Monday, May 10, 2010

Fall 2010 MALAS Course Descriptions | An Amazing Menu of Courses

Never before has the Master of Arts in Liberal Arts and Sciences hosted such a broad array of interdisciplinary courses--despite the budget cuts, despite the gloom and doom, MALAS is attempting to emerge, like some bizarre Phoenix, from the ashes, and promises to have on tap for Fall 2010 a veritable smorgasbord of intellectual delights.

Symposium: Party Power
Dr. Joseph Smith, Associate Professor, The Department of Classics and Humanities, SDSU

A deep meditation on the cultural institution of the symposium (> Lat. symposium > Gr. symposion, drinking together, a drinking party). With regard to symposia of the classical world, we’ll concern ourselves with who drank, what they drank, what they did while they were drinking, what they did after they drank all they could drink, and what happened in the cold, grey light of the next day. And then there’s Plato’s Symposium and Socrates to consider. That’s the guy who never seemed to get drunk, despite his intoxicating effect on his fellow symposiasts, and despite his satyr-like appetites. Plato’s Symposium commemorates Socrates (years after he had drunk hemlock), and we’ll consider the hangover that work has had on Western culture ever since. We’ll look for the persisting influence of the symposium and The Symposium (and we’ll find it in various and hugely diverse cultural expressions across Western history: literature and mass media, philosophy and religion, performing arts, and our own vintages). This semester-long dialogue will necessitate some unabashedly frank and profoundly revelatory conversations about the topic on the table within The Symposium–erotic love. So there: a seminar about wine and sex. See you this fall, Tuesday evenings @ 4:00pm. Till then, party on, Garth.

MALAS 600A | Sec 1 | SEM: SYMPOSIA PARTY POWER | 3 units | Sched#21800 | Seminar 4:00pm-6:40pm Tuesdays | SH-150 | DR. J. SMITH

The Rebel
Dr. Chris Frost, Associate Dean, Undergraduate Division, SDSU

Why consider the “Rebel” as a topic or theme worthy of study? I think the answer to that question is rooted in an understanding of rebellion as a response to the human condition (in general), and a reaction to oppressive conditions (in particular). Framed in this initial manner—the Rebel as an individual who challenges the conditions of existence—we derive a theme that transcends cultures and epochs (time and space), and a theme that transcends any specific arena of protest. Thus, we can select from a wide range of sources as we seek characters that rebel against social convention, against socially constructed boundaries defined by gender, ethnicity and sexual orientation, against moral codes that move toward moral sadism, and against unyielding social hierarchies. The principle is nonetheless constant: there exists a subset of individuals (or characters, in literature and film) who perceive the dominant values of a social, cultural, political or religious system as irreconcilable with their own individual values, social roles, moral codes, and mental schemes. On a different level, we encounter the notion of rebellion writ large: a revolt against a universe that gives rise to life and consciousness, but that fails to provide meaning and fails to preserve consciousness. Perhaps the ultimate existential irony is this: it is the emergence of consciousness that allows us to be aware of our own mortality, while failing to provide us any solution to that mortality. In a very real sense, this existential condition confronts us with absurdity at every turn: we are aware of our demise, but helpless to do anything about it; the universe is imbued with no system of meaning, but meaning seems essential. For some, even the quest for meaning is something of a rebellion—a revolt against meaninglessness.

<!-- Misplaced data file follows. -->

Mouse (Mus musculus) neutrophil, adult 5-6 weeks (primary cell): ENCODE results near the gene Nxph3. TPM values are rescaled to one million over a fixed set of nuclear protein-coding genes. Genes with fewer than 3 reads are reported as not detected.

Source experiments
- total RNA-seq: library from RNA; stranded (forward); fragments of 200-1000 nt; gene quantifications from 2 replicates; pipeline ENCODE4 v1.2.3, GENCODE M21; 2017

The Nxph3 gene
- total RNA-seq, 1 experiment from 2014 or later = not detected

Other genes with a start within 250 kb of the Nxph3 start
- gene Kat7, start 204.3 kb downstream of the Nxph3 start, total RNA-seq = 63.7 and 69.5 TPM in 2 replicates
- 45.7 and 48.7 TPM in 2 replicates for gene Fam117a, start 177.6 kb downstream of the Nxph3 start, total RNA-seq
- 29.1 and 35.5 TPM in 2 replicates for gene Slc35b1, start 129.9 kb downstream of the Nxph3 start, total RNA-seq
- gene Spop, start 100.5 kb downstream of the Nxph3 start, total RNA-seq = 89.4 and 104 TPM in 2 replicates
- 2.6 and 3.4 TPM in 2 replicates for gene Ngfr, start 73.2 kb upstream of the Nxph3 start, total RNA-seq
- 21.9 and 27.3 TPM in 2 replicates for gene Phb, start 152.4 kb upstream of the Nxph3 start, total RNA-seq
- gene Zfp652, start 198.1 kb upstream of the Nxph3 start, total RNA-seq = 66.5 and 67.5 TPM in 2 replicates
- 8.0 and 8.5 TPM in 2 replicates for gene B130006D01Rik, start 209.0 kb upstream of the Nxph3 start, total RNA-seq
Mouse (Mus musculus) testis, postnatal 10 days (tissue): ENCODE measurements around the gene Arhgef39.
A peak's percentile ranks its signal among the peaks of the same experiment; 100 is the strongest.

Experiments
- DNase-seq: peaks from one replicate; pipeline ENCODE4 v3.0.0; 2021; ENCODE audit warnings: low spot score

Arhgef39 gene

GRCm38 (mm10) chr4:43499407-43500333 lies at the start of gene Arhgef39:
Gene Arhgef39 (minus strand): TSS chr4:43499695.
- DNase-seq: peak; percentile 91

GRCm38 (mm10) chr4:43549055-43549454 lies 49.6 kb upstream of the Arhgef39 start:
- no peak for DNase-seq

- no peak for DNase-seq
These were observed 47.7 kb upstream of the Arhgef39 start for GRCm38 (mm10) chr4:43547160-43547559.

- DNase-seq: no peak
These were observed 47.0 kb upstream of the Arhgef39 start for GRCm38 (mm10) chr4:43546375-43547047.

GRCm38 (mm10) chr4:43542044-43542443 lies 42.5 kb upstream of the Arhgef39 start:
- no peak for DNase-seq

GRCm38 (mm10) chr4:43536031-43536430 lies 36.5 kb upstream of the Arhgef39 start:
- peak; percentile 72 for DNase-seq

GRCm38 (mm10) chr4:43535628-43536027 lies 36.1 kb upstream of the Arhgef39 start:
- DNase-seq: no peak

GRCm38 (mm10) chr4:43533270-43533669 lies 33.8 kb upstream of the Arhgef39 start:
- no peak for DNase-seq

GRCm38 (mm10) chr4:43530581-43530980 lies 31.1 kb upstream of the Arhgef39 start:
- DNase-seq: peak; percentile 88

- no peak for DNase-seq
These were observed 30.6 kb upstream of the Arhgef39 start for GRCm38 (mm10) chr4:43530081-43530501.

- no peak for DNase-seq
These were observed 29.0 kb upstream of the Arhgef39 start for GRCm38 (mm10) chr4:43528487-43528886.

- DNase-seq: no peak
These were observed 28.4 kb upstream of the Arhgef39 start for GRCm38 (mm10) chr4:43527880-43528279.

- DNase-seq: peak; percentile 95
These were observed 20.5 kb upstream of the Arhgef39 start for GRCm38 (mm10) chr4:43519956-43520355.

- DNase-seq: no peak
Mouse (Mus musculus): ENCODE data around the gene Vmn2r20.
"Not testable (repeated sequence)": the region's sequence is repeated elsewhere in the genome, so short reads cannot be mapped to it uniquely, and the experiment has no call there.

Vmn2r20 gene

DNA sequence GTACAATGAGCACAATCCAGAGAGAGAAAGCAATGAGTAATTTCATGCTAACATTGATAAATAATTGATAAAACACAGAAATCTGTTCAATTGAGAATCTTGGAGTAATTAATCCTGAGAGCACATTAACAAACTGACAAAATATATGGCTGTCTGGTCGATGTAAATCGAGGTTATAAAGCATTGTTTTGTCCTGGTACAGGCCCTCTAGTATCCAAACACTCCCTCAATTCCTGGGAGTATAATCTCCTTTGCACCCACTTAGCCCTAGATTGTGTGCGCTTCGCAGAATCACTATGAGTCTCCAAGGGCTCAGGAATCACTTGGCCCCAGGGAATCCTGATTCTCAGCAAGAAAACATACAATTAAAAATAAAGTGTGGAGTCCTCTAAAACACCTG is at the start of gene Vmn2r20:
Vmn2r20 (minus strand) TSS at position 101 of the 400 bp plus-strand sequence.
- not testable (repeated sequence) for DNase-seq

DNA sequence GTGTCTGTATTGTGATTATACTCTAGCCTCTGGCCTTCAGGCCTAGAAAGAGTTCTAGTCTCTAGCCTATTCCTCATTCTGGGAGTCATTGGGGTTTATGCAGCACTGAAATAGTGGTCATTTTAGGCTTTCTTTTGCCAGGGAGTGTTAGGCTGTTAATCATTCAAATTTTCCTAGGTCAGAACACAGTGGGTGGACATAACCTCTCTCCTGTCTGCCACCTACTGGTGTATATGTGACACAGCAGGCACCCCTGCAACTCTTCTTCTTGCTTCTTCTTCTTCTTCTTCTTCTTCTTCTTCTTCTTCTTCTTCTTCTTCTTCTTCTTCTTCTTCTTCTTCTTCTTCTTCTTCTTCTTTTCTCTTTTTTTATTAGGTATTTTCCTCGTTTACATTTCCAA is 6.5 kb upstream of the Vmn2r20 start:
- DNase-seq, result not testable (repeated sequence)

MALAS 600D | SEM: THE REBEL | 3 units | Sched#21801 | Seminar 4:00pm-6:40pm WEDNESDAYS | WAD-223 | DR. C.FROST

Seminar in Interdisciplinary Thinking/Bordered Bodies: Aliens, Women, Cyborgs, and More...
Victoria Gonzalez Rivera, PhD, Assistant Professor, The Department of Chicana/o Studies, SDSU

Our symbiotically fused Chicana/o Studies/MALAS seminar (Seminar in Interdisciplinary Thinking) introduces students from all disciplines to major theories that scholars throughout the world have engaged with over the last forty years: marxism, nationalism, feminism, postmodernism, subaltern studies, cultural studies, and queer theory. The course also highlights contributions by people of color, (particularly Chicana/os) to ongoing, dynamic theoretical debates focused on gender (heteronormativity, masculinities, etc). Each Thursday afternoon class meeting will encourage students to incorporate theory and historical perspectives into their own primary research.

MALAS 601 | SEM: INTRDISCIPL THINKING | 3 units | Sched #21802 | Seminar 4:00pm-6:40pm THURSDAYS | AH-3177 | DR. V. GONZALEZ-RIVERA

nota bene: Dr. Victoria Gonzalez Rivera course appears in the SDSU Fall 2010 Catalogue in two flavors: CCS 605. Borderlands and Feminist Theories (3) Prerequisites: Graduate standing. Major theories pertaining to U.S.-Mexico borderlands and their gendered and sexual discourses: Chicana feminism, transnationalism, cultural studies, ethnography, narrative, cultural, citizenship, and multiculturalism.
MALAS 601. Seminar in Interdisciplinary Thinking (3)
Prerequisites: Graduate standing. Nature of interdisciplinary thinking. Ways of knowing and schools of thought in multiple disciplines. Interdisciplinary methods to analyze social issues. See Class Schedule for specific content.

nota bene: advanced undergraduates from SDSU can also participate and receive credit for MALAS' seminars this class using this form.

NEW! Our supplementary course listings for Fall 2010 have now gone live.